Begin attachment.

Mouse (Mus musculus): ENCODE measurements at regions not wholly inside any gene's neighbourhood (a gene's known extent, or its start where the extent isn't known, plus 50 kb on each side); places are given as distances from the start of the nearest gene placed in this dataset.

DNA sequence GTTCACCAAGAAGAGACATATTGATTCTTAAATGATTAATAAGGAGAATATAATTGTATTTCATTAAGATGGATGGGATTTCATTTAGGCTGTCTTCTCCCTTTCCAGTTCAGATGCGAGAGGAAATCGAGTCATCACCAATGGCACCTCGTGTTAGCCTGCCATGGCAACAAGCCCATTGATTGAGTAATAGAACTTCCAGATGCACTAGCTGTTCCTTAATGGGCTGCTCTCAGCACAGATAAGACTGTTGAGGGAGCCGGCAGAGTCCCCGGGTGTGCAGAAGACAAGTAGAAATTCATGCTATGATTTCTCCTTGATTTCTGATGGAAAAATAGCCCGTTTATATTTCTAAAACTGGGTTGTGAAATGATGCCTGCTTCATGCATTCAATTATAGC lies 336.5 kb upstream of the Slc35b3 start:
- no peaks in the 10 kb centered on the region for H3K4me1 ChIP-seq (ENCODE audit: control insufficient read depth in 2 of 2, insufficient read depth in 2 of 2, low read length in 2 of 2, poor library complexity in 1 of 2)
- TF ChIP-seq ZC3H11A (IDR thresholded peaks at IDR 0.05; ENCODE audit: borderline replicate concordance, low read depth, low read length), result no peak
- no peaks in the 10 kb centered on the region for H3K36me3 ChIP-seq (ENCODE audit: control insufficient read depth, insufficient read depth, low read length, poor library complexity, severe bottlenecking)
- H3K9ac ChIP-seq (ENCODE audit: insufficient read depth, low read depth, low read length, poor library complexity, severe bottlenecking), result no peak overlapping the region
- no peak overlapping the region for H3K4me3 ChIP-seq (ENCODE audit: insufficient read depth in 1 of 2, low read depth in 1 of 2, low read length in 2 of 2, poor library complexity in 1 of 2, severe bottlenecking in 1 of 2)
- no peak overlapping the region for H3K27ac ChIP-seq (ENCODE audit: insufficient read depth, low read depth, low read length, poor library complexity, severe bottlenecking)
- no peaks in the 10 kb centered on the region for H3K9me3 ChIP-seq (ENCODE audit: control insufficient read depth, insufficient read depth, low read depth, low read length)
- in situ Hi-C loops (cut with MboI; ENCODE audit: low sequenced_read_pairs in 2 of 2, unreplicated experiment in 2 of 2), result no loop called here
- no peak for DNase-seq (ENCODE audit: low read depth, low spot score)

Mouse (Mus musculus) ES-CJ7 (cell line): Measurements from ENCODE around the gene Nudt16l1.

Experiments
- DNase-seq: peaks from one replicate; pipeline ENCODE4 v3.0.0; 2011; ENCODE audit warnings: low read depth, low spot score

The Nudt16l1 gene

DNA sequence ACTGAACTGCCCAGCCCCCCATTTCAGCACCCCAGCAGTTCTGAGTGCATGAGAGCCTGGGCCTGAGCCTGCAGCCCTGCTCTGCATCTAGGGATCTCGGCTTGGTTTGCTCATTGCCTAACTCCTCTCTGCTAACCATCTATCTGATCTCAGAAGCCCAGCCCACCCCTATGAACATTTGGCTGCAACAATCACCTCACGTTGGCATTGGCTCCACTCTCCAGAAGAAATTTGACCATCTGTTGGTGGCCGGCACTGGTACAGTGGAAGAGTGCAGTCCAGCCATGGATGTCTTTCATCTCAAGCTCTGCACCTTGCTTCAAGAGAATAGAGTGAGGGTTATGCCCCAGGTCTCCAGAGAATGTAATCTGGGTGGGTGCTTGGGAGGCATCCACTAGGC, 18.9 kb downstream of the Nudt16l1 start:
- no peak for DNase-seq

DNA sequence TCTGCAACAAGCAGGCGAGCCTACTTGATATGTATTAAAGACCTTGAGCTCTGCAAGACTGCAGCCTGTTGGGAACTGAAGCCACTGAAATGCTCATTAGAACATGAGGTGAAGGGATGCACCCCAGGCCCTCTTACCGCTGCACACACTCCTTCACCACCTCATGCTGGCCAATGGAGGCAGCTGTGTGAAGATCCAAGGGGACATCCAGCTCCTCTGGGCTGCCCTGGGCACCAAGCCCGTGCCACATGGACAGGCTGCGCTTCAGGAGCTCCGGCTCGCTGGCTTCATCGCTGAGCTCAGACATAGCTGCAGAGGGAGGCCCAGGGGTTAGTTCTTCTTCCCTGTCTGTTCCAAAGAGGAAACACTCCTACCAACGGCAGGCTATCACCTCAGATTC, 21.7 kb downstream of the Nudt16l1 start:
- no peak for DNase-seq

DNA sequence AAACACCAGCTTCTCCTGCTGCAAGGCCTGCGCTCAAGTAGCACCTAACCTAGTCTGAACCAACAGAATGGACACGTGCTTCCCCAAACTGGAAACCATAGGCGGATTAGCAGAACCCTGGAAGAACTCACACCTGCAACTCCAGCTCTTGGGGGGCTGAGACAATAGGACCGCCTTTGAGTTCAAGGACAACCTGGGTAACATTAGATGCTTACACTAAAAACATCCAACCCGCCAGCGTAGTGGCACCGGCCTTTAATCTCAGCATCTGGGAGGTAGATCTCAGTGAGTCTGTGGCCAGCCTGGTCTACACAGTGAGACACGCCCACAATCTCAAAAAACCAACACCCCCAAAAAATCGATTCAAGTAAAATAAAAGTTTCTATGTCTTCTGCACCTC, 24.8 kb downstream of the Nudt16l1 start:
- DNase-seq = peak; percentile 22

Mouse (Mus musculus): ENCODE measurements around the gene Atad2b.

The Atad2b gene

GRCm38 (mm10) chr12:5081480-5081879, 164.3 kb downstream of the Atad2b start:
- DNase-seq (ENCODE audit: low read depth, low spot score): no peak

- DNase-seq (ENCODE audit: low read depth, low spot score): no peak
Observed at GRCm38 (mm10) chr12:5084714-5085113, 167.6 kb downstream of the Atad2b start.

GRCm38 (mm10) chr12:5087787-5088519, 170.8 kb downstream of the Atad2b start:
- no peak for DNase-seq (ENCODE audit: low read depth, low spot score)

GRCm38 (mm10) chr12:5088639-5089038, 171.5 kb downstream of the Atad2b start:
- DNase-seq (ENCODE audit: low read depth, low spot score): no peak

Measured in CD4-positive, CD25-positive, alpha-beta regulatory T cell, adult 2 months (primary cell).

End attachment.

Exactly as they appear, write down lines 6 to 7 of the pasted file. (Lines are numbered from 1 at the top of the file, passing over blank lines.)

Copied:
- H3K9ac ChIP-seq (ENCODE audit: insufficient read depth, low read depth, low read length, poor library complexity, severe bottlenecking), result no peak overlapping the region
- no peak overlapping the region for H3K4me3 ChIP-seq (ENCODE audit: insufficient read depth in 1 of 2, low read depth in 1 of 2, low read length in 2 of 2, poor library complexity in 1 of 2, severe bottlenecking in 1 of 2)